Let’s talk about branding in the age of Amazon and Shopify. Are these two leading solutions going to ensure a bright future for your brand? Well, it’s not that easy. See our point of view below.
Over the last years we’ve been managing paid search and shopping ad campaigns for several small and mid-size companies. These companies have presence on Amazon and they also have Shopify-based stores. The setup looks perfect at first sight. Unfortunately, not everything is too straight-forward.
For the most of these businesses Amazon turns into the main source of revenue in no time. The other ecommerce activities outside Amazon are abandoned. The short-term approach is clear – you want to focus on the area that brings in revenue today. Thinking about tomorrow is difficult if today is a busy day.
Let’s spend 10 minutes thinking about tomorrow, though. This is how long it will take to read this article.
In our meetings with business owners we often hear mentions “we are building a brand” or “my brand”. We all want to build brands. Are we really?
What is a brand?
Building a brand takes a lot effort, time, and money. A brand is that identifying mark, logo, symbol, word, phrase, or even person that businesses use to make their product stand out from the crowd. The combination of these elements creates what’s known as “brand identity”. Brands can be legally protected – they are trademarked.
Why would a company go so far to build and protect its brand? With time, significant effort and investment, a brand becomes an umbrella, which hosts an array of elements. Here you find a purpose, a specific positioning, a promise, even a personality. Let me name a couple of car makers with strong brand identities. Volvo stands for enhanced road safety. Toyota stands for reliability and durability.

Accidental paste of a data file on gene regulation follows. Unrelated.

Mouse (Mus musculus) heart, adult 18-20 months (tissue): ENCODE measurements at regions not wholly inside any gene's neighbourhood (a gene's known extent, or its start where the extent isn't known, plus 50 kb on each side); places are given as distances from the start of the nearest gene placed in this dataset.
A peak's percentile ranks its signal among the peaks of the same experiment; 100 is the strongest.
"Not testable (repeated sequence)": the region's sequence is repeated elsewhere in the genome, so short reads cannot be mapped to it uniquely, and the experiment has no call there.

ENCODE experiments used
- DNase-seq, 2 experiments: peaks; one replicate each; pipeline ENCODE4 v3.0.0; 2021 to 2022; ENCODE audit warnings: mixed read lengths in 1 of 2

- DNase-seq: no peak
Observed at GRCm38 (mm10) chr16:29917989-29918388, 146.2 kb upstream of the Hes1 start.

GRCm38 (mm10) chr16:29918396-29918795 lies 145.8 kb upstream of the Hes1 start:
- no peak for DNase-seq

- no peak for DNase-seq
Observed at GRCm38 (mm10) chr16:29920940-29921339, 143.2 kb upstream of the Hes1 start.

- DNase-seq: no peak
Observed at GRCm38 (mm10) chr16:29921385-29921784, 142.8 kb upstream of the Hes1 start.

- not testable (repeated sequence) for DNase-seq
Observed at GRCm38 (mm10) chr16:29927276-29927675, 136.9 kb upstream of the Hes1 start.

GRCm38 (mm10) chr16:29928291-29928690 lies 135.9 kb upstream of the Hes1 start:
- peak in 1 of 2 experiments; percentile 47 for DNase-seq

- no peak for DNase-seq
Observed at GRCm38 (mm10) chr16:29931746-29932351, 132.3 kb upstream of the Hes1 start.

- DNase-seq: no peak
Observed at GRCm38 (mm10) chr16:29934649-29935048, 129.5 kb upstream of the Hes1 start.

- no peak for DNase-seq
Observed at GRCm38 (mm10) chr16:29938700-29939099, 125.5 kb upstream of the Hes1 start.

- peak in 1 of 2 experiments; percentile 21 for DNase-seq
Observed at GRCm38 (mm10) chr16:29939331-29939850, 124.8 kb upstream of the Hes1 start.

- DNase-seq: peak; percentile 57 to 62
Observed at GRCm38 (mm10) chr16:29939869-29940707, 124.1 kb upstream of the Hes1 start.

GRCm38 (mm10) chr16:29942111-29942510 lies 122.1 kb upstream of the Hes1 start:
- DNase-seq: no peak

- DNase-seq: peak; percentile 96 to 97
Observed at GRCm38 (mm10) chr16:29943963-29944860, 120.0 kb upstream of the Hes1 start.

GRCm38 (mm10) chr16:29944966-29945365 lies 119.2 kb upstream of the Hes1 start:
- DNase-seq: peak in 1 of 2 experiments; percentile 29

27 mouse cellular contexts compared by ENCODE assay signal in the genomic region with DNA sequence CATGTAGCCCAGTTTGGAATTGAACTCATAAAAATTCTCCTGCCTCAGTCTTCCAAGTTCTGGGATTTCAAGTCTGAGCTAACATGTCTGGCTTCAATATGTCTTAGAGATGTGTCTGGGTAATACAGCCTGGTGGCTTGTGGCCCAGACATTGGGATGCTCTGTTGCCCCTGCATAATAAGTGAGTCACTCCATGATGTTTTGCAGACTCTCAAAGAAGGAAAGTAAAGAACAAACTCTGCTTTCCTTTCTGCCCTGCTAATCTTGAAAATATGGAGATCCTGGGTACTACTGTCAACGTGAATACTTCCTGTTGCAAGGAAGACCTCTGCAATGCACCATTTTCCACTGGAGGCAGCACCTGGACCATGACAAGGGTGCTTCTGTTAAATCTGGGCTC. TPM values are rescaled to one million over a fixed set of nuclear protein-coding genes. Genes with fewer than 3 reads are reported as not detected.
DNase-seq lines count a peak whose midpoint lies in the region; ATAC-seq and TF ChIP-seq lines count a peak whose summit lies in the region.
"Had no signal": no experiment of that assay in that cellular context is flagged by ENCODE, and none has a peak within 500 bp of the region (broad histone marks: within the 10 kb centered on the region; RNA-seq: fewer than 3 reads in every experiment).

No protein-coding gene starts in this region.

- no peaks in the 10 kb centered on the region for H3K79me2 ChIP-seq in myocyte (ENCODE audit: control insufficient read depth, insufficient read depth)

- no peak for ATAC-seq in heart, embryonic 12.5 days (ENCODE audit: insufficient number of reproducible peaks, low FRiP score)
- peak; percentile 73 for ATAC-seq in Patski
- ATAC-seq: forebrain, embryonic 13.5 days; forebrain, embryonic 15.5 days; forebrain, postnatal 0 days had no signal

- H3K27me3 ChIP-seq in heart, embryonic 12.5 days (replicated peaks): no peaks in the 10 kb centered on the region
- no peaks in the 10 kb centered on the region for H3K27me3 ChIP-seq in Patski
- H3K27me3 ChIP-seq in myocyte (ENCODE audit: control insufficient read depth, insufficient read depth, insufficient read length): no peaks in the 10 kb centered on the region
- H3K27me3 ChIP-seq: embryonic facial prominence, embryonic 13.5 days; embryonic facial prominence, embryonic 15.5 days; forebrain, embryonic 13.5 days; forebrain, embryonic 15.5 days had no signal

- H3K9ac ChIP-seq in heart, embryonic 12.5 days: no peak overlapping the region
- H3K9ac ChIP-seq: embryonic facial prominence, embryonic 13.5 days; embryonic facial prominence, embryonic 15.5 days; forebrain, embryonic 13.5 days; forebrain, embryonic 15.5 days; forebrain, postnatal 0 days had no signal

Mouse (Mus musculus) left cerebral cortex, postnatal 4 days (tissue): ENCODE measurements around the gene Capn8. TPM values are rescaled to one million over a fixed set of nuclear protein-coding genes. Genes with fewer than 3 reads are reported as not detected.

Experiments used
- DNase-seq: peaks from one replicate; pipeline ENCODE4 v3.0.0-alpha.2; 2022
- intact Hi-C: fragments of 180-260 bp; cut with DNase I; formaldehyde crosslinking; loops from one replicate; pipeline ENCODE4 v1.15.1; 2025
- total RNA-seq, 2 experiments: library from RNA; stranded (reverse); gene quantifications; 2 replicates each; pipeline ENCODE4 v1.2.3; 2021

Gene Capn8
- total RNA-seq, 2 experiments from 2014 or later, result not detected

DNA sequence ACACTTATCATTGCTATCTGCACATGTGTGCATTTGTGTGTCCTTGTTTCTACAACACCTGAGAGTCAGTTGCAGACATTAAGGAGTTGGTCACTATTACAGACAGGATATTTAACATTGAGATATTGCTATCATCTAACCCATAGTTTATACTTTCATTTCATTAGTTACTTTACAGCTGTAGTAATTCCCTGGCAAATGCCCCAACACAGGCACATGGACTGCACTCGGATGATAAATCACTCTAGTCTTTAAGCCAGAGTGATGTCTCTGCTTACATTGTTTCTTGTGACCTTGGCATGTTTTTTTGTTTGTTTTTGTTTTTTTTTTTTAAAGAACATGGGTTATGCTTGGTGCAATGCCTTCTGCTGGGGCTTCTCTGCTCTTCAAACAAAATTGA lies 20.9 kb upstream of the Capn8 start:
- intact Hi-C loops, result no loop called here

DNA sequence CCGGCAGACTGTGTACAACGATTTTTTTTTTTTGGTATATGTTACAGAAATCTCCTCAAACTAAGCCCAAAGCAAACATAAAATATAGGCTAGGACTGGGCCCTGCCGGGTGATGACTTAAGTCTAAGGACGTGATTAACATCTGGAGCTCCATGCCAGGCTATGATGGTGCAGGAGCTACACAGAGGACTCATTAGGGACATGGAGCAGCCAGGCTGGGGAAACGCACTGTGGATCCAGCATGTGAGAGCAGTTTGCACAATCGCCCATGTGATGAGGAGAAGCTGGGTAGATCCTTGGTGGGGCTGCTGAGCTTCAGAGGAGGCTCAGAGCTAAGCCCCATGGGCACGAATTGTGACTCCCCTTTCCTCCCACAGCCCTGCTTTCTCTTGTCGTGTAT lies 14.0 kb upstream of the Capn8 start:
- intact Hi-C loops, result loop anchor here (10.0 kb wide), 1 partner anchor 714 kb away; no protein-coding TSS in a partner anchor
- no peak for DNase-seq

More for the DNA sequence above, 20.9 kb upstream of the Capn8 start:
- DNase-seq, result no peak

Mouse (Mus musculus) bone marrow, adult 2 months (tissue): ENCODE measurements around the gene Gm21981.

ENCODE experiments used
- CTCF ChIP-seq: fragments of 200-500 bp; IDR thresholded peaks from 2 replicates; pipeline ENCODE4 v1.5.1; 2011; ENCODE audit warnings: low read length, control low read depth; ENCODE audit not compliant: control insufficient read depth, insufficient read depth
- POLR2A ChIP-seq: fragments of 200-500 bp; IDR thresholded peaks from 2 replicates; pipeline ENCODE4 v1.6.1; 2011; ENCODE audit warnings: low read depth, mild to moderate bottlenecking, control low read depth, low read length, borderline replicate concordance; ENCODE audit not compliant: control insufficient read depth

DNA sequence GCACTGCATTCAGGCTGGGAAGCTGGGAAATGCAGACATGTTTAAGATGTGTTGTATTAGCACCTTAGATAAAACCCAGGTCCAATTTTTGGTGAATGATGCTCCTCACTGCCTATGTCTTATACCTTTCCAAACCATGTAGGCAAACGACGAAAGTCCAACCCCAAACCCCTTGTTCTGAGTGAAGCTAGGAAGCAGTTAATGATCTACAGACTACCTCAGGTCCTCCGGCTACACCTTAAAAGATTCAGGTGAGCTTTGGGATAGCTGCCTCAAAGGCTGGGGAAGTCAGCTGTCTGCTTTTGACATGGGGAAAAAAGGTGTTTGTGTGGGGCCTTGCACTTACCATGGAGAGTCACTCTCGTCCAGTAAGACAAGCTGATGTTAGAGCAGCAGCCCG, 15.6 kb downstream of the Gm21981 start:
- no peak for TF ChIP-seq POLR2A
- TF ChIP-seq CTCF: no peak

Strong brands sell. As a brand owner you can even charge a premium without fear your sales may suffer. That’s the power of branding.
Well, building a strong brand is a long-term game. It requires a lot of internal and external attention. Internally, you monitor the quality of your product and service, advertising, timely shipping, customer service. Externally, you watch your competition, analyze user feedback, monitor your brand’s online reputation.
These above activities are hard to manage. Being a small or medium business, you don’t always have human and financial resources to manage and hone your brand’s identity. You start looking for shortcuts. Revenue comes into the focus, and branding is put aside for better times. Amazon FBA come in to help to get sales rolling. A Shopify site is probably set up too as a second revenue avenue.
What is Amazon FBA?
Amazon FBA (fulfilled by Amazon) is Amazon’s offering to businesses and companies that want to tap into Amazon’s multi-million visitors. Setting up shop with Amazon is relatively easy.
In simple terms, you need to go through these 4 simple steps to set up your Amazon FBA sellers account:
- Create your Amazon selling account and log in to set up FBA.
- Add product listings to your Amazon catalog and specify FBA inventory.
- Prepare your products for safe and secure transportation to an Amazon fulfillment center. You will need to follow Amazon’s packing guidelines and shipping requirements.
- Ship your products to Amazon: print ID labels and send the products over to Amazon.
Once Amazon receives your products in their fulfillment center, Amazon is ready to start selling your products. You need to replenish the inventory when needed.
What is Shopify?
Shopify is not Amazon’s alternative. View Shopify as an ecommerce platform that hosts your e-store.
Shopify is a set of tools. It’s your online store allowing you to publish and manage your product inventory. It gives you access to tens of payment methods. It offers paid and free addons to connect your online store to other services and platform like Facebook, Google, the same Amazon.
Setting up a Shopify store involves more steps compared to an Amazon store. You are basically building a web site from ready-to-use modules. You need a domain name, a theme, a set of addons. Your monthly fees will depend on what Shopify package and what tools you choose.
Amazon and Shopify – Who Wins?
With an Amazon FBA account and a Shopify store in place, business owners are divided about where to spend more of their effort and time.